What are malignant tumors in cancer?

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What are malignant tumors in cancer?

QuestionsCategory: cancerWhat are malignant tumors in cancer?
Kaamini asked 7 months ago
What are malignant tumors in cancer?

1 Answers
Dr. Bommu Venkateshwara Reddy Staff answered 6 months ago
Tumor is an alarming issue of medical science that’s made up of abnormal growths of cells. The bracket of these tumours is generally divided between benign or non-cancerous and malignant or cancerous types. This paper discusses the types of these tumours, their distinction, and the possible transformation of benign tumours into malignant ones.  

What is a Tumor?

  A tumour is a cluster of abnormal cells. The term ‘tumour’ originates from the Latin word ‘tumere,’ meaning “to swell”. Tumours are often named with the suffix “-oma.”  

Formation of Tumors:

  • Cell Division and Apoptosis: Cell division and death (apoptosis) are normally balanced. Tumours form when this balance is disrupted due to mutations in cellular DNA, which can be spontaneous or caused by factors like tobacco smoking or radiation exposure.
  • Uncontrolled Growth: A tumour can develop if cells divide excessively or insufficient apoptosis occurs. Tumours can arise almost anywhere in the body and vary in size.

Cancer and Tumors:

  • Malignant Tumors: These are cancerous, capable of invading other tissues and spreading (metastasizing) to distant body parts.
  • Benign Tumors: These are non-cancerous and generally less harmful, often remaining localized without spreading to other tissues.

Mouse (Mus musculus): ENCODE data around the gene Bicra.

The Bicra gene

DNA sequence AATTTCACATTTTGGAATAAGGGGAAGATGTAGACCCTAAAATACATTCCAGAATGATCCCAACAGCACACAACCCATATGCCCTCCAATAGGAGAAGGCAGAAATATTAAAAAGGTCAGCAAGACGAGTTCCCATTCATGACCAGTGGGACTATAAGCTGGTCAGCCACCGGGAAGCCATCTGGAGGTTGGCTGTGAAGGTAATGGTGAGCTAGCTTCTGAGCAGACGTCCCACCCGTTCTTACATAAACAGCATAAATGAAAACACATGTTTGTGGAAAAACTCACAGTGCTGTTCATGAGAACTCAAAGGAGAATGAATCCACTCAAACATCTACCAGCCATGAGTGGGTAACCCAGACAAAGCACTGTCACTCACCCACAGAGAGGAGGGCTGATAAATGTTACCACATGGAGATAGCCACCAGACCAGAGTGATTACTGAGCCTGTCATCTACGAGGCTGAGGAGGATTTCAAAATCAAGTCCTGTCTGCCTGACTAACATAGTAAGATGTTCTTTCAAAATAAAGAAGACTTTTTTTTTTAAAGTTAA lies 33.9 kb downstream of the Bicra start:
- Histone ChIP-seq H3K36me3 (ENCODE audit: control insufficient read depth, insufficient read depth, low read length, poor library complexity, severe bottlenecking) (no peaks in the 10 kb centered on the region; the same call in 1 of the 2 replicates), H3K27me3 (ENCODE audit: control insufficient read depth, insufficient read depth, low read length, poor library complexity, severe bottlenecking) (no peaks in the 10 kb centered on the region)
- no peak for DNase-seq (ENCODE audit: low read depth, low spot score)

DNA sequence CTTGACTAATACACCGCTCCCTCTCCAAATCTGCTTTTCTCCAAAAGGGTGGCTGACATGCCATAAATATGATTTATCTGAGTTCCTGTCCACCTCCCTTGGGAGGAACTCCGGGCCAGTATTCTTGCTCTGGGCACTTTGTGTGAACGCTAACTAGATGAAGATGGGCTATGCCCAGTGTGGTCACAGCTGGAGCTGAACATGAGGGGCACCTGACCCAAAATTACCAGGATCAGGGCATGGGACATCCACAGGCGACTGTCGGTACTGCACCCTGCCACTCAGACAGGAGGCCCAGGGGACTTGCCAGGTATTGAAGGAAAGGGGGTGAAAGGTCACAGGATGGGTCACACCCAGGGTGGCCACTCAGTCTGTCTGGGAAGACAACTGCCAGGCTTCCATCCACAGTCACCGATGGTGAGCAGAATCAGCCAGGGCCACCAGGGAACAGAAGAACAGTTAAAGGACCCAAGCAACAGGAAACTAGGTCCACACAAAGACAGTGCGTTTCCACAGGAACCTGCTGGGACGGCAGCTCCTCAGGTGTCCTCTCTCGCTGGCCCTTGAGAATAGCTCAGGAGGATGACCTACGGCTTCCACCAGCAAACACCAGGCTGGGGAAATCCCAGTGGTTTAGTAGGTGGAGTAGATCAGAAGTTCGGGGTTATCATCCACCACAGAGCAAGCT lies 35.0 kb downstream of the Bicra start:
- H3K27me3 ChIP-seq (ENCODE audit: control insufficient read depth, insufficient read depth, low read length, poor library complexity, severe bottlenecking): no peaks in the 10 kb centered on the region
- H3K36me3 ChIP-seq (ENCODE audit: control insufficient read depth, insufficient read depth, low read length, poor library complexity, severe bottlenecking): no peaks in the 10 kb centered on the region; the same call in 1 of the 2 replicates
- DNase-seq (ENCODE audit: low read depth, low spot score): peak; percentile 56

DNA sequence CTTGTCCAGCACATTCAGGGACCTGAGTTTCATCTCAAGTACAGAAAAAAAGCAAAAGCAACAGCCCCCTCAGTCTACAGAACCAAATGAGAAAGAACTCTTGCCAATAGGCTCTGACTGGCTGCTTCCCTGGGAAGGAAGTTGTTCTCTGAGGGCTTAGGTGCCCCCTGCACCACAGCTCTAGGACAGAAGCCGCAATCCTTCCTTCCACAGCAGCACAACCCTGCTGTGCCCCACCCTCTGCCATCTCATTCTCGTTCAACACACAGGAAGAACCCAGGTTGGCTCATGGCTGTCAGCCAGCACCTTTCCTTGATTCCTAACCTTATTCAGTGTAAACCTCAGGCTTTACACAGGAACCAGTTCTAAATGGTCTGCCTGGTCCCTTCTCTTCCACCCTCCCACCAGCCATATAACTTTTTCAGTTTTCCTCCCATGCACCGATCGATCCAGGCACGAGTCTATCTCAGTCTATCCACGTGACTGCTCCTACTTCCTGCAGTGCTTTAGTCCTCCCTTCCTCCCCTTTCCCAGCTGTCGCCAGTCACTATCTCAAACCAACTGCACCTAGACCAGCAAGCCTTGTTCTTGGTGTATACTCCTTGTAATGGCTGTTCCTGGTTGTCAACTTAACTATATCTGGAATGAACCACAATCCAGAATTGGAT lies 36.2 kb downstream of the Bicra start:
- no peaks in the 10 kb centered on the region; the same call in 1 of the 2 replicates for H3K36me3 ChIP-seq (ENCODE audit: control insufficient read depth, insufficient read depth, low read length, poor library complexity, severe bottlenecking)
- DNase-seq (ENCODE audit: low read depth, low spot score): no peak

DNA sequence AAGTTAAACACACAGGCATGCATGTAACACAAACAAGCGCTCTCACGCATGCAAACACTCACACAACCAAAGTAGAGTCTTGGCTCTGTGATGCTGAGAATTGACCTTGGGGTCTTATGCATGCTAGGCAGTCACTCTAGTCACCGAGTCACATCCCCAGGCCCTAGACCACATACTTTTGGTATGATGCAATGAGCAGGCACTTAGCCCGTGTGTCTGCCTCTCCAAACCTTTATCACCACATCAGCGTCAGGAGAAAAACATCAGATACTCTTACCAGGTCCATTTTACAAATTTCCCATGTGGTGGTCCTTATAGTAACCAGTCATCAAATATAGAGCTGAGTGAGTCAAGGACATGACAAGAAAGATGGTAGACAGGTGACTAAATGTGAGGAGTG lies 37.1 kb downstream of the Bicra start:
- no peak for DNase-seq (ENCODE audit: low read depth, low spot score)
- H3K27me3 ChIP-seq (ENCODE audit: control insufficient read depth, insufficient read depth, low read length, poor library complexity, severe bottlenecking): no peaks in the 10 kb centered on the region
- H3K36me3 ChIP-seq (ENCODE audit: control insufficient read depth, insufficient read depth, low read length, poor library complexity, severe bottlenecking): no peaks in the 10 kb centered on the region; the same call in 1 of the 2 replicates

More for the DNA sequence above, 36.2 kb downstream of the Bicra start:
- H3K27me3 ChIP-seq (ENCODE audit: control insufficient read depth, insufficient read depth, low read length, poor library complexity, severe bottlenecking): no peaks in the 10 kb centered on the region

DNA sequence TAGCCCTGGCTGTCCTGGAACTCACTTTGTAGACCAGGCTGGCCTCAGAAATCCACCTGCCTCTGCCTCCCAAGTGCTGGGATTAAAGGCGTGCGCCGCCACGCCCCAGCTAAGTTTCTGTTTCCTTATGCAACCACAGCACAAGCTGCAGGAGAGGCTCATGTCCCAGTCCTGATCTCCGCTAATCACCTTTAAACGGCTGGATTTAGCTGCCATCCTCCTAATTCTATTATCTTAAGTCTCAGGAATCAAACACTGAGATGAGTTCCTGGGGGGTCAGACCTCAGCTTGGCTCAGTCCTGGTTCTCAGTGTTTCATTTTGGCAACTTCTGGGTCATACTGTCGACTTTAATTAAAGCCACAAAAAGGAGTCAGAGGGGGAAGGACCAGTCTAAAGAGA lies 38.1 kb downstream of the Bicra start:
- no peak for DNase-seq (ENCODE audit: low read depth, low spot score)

Benign Tumors: Characteristics and Types

  Benign tumours, while non-cancerous, can still cause health issues:  
  • Growth and Location: They can grow large, causing pain or other problems by exerting pressure on surrounding areas.
  • Non-Invasive: Generally, they don’t insinuate other tissues or organs and would not be likely to reoccur after surgical removal.
  • Types of Benign Tumors: For example, there are adenomas( arising within epithelial tissue), fibroids (forming in fibrous tissue), hemangiomas (deduced from abnormal vessel growth), and lipomas (which affect from excess adipose tissue).

Malignant Tumors: The Cancerous Threat

  Malignant tumours are the more dangerous type, with several key characteristics:  
  • Invasive Nature: They can invade neighbouring tissues and spread to distant body parts.
  • Metastasis: These tumours can break away and spread through blood or lymph systems, often forming new tumours in the liver, lungs, brain, or bones.
  • Urgent Treatment Need: They have a tendency to be aggressive and thus demand immediate medication through methods like operation, chemotherapy, and radiotherapy.

Types of Malignant Tumors:

  • Carcinomas: The most common type, developing in epithelial cells.
  • Sarcomas: Arising from connective tissues like bone, cartilage, or muscle.
  • Blastomas: Occurring in immature cells, more common in children.

Formation of Malignant Tumors:

  • Cellular Mutation: Malignant tumours begin with mutations in the DNA of cells, disrupting the balance between cell growth and death.
  • Uncontrolled Proliferation: These mutations lead to cells dividing uncontrollably, forming a mass or tumour.
  • Invasion and Spread: Unlike benign tumours, malignant ones invade surrounding tissues and can spread (metastasize) to distant body parts.

The Key Differences

  The primary distinction between benign and malignant tumours lies in their behaviour:  
  • Spread and Invasion: Benign tumours do not invade other tissues or spread to distant body parts, whereas malignant tumours are characterized by their ability to do both.
  • Aggressiveness: Malignant tumours are more aggressive, potentially yielding more severe health issues.


  It is critical to understand the difference between benign and malignant tumours, which are essential to medicine in diagnosis and treatment. Benign tumours can be harmful in a less threatening way. Because of its ability to spread fast, malignant tumours (being cancerous) need urgent and, most times, aggressive treatment. Tumorology, or the study and treatment of tumours, remains central in medical sciences trying to achieve better care outcomes and patient quality of life.

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